6 Table 1: Early Decay Times (EDT), times in seconds. Frequency Entrance 1 Entrance 2 C7 Cage Cold Row File Reference L1-S1-R1 L1-S2-R1 L2-S3-R2 L4-S4-R3 100Hz Hz Hz Hz Hz Hz Hz Hz Hz Hz Hz Hz kHz kHz An EDT of 3.20 seconds was measured for the 100Hz band by the C7 cage, which indicates that 100Hz is a reverberant frequency for the C7 Data Centers server room. At 8000Hz, all of the EDT s are below 0.6 seconds, meaning that those frequencies are not highly reverberant. Noise in the Server Room Noise is generally defined as unwanted sound. In C7 Data Centers server room, noise can be defined as the sounds emitted by the many computer fans and HVAC in the server room. These sources emit sound over a wide range of frequencies due to the turbulent air flow produced by the fans. Since fans operate at discrete frequencies, certain frequencies have more power than others. Eliminating these frequencies would greatly reduce the amount of noise present in the server room. Measurements of the noise in the server room were taken at three locations. These locations were chosen for being high foot traffic areas for both technicians and visitors to the data center. The first location was in front of a C7 equipment cage in the main aisle of the server room. The second location was in a hot row, an aisle between cabinet rows where the hot air coming out of the servers is directed. Lastly, noise was also recorded in a cold row (see figure 3), an enclosed aisle between cabinet rows that contains the cold air and directs it into the server cabinets. Figure 2 shows the sound power recorded at the 5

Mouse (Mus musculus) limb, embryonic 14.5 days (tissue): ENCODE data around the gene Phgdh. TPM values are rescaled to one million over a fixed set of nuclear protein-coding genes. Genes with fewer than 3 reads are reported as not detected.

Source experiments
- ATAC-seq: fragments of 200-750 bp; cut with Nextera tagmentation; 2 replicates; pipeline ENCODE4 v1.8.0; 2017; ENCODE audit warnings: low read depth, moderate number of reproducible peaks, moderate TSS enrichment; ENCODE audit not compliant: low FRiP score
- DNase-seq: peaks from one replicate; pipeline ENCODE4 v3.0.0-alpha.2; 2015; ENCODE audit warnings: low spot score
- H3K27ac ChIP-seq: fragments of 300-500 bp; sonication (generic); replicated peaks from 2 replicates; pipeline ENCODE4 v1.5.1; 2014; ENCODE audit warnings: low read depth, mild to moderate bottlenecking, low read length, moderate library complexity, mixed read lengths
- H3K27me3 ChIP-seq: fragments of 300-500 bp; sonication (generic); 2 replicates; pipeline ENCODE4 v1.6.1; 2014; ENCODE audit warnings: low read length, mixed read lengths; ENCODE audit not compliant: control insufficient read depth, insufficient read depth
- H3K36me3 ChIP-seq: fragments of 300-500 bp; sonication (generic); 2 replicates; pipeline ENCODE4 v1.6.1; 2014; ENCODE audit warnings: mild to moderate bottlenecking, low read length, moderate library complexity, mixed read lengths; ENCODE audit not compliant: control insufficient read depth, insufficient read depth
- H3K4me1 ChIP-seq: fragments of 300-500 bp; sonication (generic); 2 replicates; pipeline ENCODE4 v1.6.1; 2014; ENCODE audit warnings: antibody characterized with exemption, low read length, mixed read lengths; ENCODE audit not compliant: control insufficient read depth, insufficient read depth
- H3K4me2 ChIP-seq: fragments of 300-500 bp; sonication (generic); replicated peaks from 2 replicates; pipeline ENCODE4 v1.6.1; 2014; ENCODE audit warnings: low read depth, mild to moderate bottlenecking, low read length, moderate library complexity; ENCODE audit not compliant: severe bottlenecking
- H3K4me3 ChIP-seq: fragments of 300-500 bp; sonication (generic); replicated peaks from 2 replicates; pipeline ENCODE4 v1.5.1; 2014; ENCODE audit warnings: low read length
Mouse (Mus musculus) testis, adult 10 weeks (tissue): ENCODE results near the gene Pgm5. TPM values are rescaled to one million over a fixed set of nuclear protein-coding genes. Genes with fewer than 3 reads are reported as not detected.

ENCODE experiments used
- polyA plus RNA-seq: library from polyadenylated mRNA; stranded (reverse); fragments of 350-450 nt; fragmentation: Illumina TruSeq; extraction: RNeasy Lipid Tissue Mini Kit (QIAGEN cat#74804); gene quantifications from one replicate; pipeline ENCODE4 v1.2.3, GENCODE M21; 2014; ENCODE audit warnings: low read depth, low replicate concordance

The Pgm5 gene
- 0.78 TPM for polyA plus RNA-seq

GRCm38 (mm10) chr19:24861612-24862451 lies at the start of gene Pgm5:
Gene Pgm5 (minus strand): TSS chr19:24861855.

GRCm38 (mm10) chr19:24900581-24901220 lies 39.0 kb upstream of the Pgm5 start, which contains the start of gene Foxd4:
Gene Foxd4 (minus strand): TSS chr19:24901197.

7 Figure 2: Power spectra of unfiltered C7 Data Center server room noise Figure 3: Measurements taken from inside the cold row entrance to C7 s Lindon 5 facility server room. These noise data were later used as input for computational models and experimental testing. 3.2 Computational Simulations The server room can be computationally modeled to determine the feasibility of using active noise control. This model can be used not only to determine the feasibility of active noise control but also to determine ideal locations and configurations for speaker installation. The model will consist of primary sources emitting the recorded noise taken in the C7 Data Centers Lindon 5 server room and control sources trying to actively control the noise. Governing Equations The computational model is based on fundamental acoustic principles. The server noise was approximated by several point sources emitting fan noise. The wave equation models the emission of sound pressure waves with a point source that can be defined as 6